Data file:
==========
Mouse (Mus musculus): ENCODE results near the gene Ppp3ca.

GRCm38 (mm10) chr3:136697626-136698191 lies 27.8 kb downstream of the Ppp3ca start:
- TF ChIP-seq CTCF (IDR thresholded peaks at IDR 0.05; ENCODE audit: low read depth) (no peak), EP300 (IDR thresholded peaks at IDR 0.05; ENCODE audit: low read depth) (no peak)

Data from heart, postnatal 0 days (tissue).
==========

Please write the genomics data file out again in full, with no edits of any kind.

Mouse (Mus musculus): ENCODE results near the gene Ppp3ca.

GRCm38 (mm10) chr3:136697626-136698191 lies 27.8 kb downstream of the Ppp3ca start:
- TF ChIP-seq CTCF (IDR thresholded peaks at IDR 0.05; ENCODE audit: low read depth) (no peak), EP300 (IDR thresholded peaks at IDR 0.05; ENCODE audit: low read depth) (no peak)

Data from heart, postnatal 0 days (tissue).